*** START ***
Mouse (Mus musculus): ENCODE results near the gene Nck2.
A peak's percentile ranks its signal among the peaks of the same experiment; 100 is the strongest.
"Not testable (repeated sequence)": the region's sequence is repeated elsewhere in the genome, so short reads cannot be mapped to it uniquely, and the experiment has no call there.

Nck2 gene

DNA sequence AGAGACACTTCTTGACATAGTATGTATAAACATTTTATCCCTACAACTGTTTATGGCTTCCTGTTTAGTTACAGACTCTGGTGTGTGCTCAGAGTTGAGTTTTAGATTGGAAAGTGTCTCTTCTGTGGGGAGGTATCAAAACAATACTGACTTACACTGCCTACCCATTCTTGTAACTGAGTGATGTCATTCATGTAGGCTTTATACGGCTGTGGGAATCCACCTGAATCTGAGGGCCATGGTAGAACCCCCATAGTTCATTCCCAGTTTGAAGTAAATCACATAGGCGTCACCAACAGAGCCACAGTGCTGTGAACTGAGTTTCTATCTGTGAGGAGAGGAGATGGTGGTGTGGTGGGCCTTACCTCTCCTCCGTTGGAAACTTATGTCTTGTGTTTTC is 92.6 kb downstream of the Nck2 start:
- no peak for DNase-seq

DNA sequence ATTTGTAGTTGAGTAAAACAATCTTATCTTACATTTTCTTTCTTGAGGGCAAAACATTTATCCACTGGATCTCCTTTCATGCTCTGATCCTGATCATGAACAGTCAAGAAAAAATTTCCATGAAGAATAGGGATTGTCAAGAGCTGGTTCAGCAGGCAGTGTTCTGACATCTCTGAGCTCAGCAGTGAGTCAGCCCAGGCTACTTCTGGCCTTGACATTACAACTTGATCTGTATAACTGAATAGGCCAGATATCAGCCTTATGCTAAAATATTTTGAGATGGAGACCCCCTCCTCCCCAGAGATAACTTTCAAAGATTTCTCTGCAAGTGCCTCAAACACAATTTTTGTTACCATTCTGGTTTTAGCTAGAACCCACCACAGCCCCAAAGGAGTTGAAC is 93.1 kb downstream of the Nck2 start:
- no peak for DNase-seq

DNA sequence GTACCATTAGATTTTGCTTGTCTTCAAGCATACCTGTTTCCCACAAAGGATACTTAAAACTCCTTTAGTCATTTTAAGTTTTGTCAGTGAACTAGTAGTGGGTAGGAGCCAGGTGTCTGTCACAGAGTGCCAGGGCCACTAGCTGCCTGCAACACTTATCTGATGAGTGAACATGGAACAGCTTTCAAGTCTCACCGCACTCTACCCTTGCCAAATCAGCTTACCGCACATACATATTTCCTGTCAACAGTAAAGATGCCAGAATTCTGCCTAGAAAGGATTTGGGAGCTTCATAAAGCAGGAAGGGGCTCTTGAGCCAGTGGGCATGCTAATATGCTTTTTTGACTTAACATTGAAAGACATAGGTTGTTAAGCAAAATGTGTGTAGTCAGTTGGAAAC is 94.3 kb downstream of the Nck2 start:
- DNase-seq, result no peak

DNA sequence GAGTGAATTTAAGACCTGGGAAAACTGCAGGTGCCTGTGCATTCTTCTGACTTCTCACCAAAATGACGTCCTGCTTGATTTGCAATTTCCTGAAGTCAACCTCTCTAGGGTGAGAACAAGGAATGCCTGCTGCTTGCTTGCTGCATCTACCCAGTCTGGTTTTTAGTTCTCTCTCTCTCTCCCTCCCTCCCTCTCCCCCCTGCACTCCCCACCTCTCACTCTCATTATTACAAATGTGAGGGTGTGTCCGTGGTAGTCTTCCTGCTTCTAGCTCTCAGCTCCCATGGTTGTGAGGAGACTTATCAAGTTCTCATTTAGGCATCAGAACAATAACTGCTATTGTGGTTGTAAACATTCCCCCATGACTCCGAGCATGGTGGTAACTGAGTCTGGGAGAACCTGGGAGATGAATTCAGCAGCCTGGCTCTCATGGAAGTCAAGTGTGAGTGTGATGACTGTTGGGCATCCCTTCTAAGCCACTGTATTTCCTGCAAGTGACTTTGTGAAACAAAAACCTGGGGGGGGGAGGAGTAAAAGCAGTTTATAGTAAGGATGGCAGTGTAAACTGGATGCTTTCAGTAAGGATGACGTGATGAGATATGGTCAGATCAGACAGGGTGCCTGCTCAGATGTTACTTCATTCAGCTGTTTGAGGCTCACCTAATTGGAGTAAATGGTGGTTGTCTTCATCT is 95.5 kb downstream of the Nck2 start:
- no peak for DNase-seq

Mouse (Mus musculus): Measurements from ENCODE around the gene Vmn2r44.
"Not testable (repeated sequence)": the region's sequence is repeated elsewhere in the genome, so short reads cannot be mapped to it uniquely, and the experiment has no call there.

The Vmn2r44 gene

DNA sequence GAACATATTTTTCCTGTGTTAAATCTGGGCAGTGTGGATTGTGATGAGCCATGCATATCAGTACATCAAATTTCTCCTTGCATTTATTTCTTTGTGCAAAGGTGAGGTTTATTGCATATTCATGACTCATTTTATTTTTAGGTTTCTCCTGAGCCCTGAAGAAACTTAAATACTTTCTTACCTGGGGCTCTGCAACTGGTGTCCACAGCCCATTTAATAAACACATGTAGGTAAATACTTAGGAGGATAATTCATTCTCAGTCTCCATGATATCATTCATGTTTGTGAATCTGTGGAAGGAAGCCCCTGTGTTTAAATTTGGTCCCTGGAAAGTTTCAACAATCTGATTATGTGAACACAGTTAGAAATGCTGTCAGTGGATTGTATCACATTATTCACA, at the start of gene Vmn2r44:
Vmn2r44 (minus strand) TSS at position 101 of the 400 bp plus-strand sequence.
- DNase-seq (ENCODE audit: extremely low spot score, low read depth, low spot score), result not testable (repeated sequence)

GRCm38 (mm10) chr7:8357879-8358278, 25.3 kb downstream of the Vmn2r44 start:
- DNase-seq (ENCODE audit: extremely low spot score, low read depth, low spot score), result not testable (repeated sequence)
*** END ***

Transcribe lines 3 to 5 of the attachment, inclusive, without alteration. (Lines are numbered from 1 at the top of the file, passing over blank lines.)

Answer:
"Not testable (repeated sequence)": the region's sequence is repeated elsewhere in the genome, so short reads cannot be mapped to it uniquely, and the experiment has no call there.

Nck2 gene

DNA sequence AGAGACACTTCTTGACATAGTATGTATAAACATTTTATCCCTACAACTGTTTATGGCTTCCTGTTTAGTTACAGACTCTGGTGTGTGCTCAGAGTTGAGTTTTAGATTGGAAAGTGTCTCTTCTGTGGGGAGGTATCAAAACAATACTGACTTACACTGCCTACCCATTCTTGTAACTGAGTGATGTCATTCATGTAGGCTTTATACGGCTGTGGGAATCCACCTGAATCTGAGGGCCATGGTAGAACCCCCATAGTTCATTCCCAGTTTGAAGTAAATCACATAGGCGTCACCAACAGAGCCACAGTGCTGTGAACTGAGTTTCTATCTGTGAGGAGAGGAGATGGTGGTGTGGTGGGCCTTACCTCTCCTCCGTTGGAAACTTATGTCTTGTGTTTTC is 92.6 kb downstream of the Nck2 start: